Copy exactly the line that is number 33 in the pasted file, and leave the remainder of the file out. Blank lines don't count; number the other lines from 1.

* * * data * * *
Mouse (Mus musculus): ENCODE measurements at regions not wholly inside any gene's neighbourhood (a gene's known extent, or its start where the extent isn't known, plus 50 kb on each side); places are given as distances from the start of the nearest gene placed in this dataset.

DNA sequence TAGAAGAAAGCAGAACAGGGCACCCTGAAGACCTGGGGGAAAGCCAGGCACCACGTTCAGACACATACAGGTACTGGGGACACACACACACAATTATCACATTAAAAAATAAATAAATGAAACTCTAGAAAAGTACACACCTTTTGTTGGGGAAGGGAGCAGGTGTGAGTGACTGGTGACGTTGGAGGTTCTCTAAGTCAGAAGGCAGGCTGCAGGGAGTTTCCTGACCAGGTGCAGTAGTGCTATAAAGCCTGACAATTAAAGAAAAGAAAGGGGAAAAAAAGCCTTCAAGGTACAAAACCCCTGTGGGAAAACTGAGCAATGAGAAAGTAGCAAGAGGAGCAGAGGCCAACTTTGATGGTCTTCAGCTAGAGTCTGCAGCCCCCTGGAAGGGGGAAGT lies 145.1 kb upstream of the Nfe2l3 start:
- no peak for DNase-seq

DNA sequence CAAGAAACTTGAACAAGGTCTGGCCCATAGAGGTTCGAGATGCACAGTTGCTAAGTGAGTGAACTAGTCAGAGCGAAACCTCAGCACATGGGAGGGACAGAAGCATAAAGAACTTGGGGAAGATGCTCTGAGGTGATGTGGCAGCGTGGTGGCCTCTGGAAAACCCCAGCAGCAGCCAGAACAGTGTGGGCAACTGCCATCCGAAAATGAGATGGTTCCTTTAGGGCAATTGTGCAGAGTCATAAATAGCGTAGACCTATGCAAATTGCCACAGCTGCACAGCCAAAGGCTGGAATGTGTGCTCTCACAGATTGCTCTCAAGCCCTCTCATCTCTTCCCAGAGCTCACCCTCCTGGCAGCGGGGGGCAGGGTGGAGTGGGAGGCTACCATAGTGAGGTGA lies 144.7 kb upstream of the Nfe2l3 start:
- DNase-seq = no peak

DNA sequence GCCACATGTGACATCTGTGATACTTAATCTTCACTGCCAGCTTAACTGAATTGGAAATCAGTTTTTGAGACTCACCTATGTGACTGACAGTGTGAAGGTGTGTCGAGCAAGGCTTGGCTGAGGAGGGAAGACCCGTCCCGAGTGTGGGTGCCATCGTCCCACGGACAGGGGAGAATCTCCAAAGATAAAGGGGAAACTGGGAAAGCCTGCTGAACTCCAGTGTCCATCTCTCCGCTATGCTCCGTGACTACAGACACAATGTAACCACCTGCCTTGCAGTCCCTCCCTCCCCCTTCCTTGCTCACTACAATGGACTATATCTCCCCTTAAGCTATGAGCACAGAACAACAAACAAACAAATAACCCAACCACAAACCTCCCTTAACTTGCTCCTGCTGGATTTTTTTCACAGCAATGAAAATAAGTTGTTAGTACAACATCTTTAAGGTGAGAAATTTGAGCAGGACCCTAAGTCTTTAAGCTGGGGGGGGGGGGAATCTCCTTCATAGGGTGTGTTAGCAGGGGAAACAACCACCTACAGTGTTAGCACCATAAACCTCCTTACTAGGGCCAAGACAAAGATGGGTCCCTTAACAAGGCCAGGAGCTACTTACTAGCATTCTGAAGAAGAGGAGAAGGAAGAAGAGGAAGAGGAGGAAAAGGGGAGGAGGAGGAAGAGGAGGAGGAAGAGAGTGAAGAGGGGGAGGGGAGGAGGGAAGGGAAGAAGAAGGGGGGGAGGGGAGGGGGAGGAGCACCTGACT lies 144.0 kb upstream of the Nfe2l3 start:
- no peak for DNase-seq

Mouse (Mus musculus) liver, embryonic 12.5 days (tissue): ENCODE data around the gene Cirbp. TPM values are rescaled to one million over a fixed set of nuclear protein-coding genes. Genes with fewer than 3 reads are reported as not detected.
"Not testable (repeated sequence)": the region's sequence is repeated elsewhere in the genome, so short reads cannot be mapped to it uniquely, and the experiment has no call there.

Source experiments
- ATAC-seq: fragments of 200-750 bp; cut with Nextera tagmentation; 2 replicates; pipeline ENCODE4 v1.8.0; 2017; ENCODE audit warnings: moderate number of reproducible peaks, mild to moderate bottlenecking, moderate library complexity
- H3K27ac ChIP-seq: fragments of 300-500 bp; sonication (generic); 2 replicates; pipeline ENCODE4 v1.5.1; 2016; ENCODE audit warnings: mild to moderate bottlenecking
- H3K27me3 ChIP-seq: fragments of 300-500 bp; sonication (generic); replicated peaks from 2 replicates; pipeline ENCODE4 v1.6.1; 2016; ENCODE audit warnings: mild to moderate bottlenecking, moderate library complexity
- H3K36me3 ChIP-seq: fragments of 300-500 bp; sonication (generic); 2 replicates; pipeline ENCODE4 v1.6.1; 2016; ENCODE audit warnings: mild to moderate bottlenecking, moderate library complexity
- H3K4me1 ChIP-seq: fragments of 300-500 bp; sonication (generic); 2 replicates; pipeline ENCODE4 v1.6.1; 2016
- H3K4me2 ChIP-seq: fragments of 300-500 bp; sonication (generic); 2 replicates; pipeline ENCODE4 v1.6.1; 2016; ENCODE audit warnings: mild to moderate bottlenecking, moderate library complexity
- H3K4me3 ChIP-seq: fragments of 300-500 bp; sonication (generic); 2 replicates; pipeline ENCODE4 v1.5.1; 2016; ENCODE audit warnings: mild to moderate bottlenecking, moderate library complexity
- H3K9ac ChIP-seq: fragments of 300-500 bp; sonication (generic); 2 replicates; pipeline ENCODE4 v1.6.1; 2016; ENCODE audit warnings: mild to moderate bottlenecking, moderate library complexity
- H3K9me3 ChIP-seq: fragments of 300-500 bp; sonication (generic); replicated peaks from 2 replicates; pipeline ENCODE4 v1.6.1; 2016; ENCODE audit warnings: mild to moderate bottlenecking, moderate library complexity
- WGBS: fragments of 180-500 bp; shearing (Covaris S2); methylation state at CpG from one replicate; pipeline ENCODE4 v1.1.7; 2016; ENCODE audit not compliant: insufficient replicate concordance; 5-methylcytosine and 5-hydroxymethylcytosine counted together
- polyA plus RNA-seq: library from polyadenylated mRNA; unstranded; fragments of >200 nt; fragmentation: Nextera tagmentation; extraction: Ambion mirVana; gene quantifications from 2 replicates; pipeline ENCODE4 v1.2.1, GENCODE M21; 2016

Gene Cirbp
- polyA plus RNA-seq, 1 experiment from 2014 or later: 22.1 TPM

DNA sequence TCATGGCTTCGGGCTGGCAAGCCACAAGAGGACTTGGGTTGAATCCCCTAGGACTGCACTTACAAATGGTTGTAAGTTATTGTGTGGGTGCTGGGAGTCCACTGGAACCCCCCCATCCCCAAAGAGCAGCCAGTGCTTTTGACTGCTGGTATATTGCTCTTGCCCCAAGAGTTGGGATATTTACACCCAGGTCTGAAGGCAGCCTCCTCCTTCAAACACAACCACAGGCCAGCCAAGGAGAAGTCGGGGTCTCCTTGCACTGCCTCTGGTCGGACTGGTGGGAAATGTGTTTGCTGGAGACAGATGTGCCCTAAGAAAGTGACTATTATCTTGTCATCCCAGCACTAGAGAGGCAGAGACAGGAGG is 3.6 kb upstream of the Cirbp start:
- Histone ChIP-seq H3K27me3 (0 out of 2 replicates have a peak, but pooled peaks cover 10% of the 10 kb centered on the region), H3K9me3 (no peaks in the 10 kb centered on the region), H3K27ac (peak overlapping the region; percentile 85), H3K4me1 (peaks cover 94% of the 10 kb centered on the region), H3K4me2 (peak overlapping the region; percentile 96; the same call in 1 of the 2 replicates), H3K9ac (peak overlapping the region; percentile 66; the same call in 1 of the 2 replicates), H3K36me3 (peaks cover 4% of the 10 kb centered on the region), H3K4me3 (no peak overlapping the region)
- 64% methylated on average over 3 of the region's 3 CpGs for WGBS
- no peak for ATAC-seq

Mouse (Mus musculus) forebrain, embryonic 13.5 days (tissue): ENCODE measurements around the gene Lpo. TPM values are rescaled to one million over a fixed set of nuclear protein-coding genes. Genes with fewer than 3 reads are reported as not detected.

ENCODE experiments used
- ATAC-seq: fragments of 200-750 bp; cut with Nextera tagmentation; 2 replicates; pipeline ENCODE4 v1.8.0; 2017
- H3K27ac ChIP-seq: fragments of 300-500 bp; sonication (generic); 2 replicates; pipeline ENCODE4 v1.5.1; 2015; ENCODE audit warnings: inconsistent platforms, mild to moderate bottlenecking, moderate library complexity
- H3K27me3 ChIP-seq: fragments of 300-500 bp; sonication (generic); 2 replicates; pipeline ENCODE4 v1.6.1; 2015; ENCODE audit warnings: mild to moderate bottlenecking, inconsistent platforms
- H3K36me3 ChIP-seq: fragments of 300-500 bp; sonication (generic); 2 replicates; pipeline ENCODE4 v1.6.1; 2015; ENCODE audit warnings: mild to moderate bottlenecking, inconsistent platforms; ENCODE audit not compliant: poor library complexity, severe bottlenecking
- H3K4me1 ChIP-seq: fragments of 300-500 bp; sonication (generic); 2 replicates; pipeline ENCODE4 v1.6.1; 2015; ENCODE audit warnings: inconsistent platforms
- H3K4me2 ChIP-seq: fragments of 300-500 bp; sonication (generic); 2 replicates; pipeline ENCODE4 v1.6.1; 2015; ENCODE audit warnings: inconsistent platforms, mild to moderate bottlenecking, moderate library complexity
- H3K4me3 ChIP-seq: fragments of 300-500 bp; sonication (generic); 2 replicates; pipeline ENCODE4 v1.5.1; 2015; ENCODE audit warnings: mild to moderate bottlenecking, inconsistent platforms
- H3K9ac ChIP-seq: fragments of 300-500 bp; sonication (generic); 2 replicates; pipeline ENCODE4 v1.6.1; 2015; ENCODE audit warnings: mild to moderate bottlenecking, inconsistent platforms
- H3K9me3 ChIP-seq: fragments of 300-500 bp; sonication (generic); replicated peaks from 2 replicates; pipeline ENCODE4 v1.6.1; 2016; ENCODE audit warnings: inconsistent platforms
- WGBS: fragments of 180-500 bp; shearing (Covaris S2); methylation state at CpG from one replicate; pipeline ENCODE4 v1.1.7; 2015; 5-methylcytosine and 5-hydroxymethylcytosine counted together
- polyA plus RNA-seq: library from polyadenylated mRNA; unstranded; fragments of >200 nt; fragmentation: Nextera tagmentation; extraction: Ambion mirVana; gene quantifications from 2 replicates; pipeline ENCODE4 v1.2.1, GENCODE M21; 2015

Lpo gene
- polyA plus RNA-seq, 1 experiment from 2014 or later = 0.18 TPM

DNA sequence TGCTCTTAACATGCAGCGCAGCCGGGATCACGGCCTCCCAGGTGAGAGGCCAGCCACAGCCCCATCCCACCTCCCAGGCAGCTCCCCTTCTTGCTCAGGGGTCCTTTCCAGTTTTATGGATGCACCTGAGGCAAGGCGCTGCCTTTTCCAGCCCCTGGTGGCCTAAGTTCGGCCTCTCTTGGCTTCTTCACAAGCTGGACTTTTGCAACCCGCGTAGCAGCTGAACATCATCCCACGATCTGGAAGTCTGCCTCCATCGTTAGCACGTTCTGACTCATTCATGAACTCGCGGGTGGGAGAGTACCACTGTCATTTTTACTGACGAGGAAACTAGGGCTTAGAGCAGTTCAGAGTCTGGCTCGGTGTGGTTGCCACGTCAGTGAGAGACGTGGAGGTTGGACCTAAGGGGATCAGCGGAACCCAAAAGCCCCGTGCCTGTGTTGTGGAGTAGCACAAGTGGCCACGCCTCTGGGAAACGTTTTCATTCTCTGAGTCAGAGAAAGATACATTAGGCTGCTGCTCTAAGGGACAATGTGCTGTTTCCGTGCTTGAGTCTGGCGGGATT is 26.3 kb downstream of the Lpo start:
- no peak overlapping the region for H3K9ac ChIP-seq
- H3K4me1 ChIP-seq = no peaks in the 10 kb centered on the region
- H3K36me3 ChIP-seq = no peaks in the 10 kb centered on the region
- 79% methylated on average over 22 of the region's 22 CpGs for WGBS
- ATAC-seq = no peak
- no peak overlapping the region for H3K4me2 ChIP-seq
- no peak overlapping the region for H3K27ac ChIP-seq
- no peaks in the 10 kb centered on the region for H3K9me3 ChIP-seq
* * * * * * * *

- H3K36me3 ChIP-seq: fragments of 300-500 bp; sonication (generic); 2 replicates; pipeline ENCODE4 v1.6.1; 2015; ENCODE audit warnings: mild to moderate bottlenecking, inconsistent platforms; ENCODE audit not compliant: poor library complexity, severe bottlenecking